Living In Hope Rather Than Expectation



By John Richardson

HOPEFUL theories espoused by traders can sometimes sound a little hollow – as was the case with the one doing the rounds in Asian polyolefin markets late last week.

“We think the latest interest rate rise in China will be the last this year and so, in a way, the announcement was good news. It means all the bad news is now out of the way,” a trader told the blog on Friday.

Several other traders agreed as they argued – perhaps because of the positions that they have taken – that the recovery  would hold.

When we raised the fact that many economists believe at least one more rate rise is on the cards this year, with further increases in bank reserve requirements possible and lending set to dip sharply in 2011 over last year, the phone line went dead in our discussion with the first trader mentioned above. We tried calling back but with no success.

China’s Premier Wen Jiabao thinks the 2011 annual inflation target of 4% or less will be hard to achieve. He might know a thing or two.

As long as the crucial 4% remains out of sight the lending environment will remain restricted – and could well get worse. This is a major problem for China’s small and medium-sized enterprises (SME), which make up most of the country’s chemicals and polymer buyers.

Interestingly, the exact opposite view on the impact of the latest interest rate increase was being expressed in the C2s market, according to our colleagues at ICIS pricing.

Ethylene prices rose by $20/tonne to $1,130-1,170/tonne FOB Korea last Friday.

But this and other gains were being “tempered by China’s interest rate hike and uncertainty if the hike in the key downstream polyethylene (PE) segment can be sustained,” wrote ICIS pricing in its Asian ethylene report.

Polyolefin traders are understandably sighing with relief that the market is finally showing signs of life after being flat or in decline since March. Import volumes and demand have been sharply lower.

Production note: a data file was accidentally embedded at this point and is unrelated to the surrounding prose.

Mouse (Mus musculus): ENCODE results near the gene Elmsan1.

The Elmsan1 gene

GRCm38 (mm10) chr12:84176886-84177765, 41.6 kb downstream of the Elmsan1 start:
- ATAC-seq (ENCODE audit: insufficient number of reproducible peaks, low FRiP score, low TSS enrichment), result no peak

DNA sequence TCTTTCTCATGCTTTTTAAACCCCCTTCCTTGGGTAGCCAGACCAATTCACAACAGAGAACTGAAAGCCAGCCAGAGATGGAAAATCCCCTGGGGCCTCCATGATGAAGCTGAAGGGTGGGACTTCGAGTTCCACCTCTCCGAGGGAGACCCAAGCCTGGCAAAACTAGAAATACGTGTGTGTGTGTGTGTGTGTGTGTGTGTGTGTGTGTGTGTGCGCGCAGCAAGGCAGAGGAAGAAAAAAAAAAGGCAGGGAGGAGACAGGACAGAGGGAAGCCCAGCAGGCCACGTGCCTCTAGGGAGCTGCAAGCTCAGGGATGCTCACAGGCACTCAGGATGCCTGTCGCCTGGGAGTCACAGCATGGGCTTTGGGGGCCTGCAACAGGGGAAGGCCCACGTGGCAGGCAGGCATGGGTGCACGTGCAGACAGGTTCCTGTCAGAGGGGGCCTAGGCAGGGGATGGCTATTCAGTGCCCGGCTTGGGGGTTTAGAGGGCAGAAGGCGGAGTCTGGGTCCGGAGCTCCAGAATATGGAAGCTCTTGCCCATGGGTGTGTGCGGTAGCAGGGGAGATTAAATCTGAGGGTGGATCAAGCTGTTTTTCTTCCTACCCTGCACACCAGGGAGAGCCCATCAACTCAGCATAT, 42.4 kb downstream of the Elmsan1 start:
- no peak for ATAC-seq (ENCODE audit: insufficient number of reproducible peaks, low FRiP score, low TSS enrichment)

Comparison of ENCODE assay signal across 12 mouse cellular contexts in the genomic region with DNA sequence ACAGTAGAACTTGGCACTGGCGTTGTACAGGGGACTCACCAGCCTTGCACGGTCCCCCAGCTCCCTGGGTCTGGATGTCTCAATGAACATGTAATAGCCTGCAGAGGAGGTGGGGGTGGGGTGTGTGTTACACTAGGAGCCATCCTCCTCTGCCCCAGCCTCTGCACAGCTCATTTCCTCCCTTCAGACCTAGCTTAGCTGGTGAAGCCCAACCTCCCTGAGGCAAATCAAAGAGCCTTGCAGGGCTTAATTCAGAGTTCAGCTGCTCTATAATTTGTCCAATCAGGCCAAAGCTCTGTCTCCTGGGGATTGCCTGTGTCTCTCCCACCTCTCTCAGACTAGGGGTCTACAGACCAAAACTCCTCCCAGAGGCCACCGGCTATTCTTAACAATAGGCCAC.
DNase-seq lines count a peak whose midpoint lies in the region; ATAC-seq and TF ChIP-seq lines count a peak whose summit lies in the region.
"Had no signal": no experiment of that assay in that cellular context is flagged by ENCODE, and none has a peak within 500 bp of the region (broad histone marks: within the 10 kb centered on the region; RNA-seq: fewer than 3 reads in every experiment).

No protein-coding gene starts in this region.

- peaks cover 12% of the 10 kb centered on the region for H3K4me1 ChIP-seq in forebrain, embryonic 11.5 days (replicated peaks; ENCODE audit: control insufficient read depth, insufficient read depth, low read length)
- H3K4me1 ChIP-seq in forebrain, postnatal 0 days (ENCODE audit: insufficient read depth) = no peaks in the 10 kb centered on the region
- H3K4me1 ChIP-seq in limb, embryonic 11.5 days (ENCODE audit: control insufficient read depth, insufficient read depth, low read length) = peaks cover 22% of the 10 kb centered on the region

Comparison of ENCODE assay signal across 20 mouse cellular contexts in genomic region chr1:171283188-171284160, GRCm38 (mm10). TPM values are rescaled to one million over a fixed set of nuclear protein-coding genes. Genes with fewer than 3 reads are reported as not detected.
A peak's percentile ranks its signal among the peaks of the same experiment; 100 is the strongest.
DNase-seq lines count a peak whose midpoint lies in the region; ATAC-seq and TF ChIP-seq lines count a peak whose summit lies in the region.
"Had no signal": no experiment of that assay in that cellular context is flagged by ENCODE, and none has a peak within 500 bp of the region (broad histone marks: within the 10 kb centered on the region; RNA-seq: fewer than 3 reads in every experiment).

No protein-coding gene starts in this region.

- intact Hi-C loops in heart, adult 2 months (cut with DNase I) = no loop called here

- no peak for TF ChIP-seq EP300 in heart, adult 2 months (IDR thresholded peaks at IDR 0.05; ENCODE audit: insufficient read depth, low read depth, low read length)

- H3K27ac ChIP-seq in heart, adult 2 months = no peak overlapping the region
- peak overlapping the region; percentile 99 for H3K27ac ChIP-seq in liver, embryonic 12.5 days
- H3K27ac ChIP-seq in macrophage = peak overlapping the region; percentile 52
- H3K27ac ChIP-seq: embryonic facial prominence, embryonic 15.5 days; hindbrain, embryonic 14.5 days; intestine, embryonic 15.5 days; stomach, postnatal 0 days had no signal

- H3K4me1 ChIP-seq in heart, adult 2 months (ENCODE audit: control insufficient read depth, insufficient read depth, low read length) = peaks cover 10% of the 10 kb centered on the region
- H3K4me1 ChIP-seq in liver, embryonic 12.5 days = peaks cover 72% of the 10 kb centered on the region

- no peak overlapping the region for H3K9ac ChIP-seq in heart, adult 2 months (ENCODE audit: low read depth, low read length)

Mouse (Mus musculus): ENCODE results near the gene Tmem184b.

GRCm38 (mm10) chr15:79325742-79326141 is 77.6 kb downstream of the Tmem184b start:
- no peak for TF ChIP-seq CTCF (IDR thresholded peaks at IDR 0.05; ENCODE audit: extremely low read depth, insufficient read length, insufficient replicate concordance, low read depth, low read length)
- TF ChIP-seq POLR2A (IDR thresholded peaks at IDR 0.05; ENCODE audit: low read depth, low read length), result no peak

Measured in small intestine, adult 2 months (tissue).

The pricing improvement is significant: PE was assessed $10-80/tonne higher last Friday over the previous week with polypropylene (PP) increasing by $10-60/tonne, according to ICIS pricing.

But another producer we talked to this morning, confirming the views of the producer we spoke to last Thursday when we broke the news about the price rally, warned that it was important to put the recovery in the right context.

“There has been some improvement in demand, but that was to be anticipated,” he said.

“We are about to enter the peak manufacturing season for exporting finished goods to the West for Christmas. The next agricultural film season is also about to begin in August.

“Maintenance shutdowns are the other factor but crucially, where do we stand now in terms of demand compared with this time last year? Down is the answer.”

In a report released late last month, HSBC talked about consensus demand-growth forecasts for PE, PP and polyvinyl chloride (PCVC) in China being in the range of 11-13% for 2011. No way is this going to happen.

Tomorrow we will look at similar widespread caution among European producers. Despite recoveries in olefin and polyolefin spot markets, further reductions in contract prices are still being very-seriously discussed.

On the Asian supply side, a US-based chemicals analyst told us that the peak production loss for 2011 was forecast to be in February-March this year.

After the steep rise in cracker turnarounds in August, he sees supply being well-balanced in the fourth quarter.

And sorry to bore you to death about this, but we are still searching for an answer to our question of whether the Saudis, and also the Kuwaitis, have upped production on greater availability of associated gas.

Could this extra supply make the market long in the last quarter of this year?

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